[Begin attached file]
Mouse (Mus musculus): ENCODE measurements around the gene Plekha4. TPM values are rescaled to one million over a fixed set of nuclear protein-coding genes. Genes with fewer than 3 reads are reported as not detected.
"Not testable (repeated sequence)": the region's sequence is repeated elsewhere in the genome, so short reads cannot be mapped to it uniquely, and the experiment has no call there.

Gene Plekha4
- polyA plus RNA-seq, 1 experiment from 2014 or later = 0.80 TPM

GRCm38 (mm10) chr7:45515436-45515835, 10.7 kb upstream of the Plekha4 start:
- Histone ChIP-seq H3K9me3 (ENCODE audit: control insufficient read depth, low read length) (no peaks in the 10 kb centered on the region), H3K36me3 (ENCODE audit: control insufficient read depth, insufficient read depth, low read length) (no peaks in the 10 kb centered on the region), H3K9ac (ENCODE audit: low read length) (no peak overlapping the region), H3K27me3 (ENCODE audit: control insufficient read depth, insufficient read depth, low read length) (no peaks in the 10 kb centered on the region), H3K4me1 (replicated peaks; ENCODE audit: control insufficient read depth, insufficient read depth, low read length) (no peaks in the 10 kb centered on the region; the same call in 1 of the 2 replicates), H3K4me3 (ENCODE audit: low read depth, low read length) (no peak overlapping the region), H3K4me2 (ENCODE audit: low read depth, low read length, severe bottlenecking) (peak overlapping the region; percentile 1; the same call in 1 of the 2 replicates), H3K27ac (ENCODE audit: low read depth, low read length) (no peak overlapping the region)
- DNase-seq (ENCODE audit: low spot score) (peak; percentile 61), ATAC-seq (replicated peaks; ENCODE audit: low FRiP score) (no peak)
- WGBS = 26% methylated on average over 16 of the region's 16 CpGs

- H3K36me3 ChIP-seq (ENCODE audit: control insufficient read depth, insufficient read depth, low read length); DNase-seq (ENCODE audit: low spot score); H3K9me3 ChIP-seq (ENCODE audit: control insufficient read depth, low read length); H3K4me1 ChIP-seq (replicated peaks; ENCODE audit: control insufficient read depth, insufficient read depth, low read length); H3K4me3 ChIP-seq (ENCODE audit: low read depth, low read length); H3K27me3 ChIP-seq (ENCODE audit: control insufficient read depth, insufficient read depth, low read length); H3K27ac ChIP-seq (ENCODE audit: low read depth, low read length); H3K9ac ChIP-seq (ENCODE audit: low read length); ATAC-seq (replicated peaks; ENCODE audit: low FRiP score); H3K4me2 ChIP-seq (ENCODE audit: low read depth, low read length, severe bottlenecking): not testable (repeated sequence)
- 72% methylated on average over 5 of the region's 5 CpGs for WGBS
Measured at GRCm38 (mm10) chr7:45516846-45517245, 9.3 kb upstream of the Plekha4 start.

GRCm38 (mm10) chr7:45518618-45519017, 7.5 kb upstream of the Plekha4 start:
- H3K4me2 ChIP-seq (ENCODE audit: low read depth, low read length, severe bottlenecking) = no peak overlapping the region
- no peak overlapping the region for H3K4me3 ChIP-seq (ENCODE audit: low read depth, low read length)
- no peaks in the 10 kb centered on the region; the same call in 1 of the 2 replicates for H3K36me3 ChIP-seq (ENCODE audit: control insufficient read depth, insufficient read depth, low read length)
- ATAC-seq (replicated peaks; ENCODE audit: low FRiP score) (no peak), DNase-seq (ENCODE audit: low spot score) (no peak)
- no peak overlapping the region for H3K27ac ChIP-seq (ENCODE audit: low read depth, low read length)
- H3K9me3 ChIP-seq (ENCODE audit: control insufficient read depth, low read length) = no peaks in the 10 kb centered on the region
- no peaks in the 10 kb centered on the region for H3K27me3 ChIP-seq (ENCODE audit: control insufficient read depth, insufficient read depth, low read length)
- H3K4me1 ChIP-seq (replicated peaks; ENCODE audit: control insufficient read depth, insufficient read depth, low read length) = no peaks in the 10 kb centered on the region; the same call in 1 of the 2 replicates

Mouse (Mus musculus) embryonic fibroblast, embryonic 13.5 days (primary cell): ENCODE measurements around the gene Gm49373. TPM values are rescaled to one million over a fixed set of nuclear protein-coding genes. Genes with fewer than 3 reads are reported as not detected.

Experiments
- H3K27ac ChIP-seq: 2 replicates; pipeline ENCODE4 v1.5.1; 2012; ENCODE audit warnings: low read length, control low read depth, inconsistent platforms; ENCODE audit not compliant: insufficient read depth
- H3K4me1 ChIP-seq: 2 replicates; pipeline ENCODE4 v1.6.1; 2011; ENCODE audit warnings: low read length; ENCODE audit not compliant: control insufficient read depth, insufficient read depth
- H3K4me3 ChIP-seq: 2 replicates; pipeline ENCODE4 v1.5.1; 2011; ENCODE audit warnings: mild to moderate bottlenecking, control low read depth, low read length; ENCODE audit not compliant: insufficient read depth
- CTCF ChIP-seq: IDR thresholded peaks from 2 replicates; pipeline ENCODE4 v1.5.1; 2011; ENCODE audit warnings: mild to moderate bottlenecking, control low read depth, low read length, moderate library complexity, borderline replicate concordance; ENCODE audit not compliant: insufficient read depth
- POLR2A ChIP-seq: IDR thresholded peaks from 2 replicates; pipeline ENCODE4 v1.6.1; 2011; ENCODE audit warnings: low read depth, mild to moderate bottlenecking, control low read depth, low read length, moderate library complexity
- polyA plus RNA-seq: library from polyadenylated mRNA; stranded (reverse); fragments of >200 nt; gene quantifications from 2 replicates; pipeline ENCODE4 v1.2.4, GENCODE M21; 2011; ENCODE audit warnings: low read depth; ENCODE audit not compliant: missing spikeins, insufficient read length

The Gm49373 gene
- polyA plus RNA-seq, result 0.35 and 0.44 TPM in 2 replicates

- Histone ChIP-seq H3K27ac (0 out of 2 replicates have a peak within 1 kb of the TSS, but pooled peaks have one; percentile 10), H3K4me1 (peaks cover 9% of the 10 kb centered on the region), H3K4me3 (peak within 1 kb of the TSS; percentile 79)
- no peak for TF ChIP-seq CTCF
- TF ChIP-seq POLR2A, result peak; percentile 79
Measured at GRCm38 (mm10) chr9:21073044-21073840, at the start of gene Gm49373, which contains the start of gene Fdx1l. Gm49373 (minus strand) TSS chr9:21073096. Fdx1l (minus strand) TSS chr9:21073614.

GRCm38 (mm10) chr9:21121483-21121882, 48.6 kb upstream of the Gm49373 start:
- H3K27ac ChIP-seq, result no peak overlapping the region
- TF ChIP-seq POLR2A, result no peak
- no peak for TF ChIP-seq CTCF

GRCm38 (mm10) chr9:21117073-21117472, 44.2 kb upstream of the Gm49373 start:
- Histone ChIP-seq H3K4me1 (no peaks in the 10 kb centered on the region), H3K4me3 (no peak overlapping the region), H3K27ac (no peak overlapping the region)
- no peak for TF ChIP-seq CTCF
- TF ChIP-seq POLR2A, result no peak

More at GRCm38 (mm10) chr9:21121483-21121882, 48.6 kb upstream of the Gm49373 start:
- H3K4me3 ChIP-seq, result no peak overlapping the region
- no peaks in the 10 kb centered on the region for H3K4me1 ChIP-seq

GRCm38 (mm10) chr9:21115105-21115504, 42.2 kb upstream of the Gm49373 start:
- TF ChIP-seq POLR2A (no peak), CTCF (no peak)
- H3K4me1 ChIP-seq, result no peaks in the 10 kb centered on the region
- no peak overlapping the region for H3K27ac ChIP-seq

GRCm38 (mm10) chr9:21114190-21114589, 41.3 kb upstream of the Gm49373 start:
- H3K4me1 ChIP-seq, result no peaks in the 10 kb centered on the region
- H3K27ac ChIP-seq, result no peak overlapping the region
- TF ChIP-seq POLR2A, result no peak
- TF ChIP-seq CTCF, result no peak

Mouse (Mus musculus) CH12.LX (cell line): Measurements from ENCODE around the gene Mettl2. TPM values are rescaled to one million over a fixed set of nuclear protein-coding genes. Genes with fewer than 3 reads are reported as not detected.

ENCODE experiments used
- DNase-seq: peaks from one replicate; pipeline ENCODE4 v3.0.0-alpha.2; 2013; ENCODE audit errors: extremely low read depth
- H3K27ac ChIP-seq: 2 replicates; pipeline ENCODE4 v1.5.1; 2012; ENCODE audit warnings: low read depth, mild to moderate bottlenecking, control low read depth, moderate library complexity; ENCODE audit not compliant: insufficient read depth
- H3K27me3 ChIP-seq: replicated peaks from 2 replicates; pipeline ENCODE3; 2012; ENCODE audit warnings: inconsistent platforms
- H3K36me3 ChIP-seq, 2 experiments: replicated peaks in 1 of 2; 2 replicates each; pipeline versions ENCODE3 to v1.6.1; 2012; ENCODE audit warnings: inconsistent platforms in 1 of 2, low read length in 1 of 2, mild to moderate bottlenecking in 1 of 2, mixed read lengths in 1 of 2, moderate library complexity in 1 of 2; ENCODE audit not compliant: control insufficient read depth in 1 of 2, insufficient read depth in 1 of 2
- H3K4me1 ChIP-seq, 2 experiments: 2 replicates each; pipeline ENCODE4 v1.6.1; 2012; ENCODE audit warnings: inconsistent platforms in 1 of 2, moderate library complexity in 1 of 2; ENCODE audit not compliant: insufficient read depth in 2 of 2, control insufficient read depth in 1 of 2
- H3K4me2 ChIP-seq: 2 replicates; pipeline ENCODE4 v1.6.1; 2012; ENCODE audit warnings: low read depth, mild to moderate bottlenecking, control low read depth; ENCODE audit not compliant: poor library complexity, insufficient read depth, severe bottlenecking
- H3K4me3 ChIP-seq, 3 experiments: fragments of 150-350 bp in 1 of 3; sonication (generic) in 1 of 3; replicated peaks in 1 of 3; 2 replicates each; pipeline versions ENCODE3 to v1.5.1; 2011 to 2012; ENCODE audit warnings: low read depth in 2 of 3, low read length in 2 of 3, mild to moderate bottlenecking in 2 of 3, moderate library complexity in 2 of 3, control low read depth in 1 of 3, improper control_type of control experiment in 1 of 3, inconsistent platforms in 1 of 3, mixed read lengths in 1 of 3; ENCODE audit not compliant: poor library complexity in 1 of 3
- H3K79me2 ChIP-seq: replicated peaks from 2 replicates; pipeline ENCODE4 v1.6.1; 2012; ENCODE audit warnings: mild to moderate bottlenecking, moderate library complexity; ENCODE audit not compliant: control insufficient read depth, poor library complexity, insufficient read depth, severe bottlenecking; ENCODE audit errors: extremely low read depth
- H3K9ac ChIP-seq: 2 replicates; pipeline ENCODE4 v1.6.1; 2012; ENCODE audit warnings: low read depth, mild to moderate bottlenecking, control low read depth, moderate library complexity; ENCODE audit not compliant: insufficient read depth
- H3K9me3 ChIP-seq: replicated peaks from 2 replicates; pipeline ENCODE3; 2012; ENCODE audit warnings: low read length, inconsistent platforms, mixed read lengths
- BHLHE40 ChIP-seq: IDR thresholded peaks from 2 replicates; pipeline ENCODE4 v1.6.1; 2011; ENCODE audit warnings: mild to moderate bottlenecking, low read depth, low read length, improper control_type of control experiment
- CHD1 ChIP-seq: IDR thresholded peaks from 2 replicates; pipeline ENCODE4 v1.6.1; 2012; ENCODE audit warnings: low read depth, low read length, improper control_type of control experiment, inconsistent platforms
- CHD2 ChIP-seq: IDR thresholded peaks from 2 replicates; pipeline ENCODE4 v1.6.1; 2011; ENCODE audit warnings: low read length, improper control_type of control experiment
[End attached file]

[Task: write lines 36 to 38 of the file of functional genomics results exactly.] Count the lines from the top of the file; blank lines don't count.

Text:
- H3K27ac ChIP-seq, result no peak overlapping the region
- TF ChIP-seq POLR2A, result no peak
- no peak for TF ChIP-seq CTCF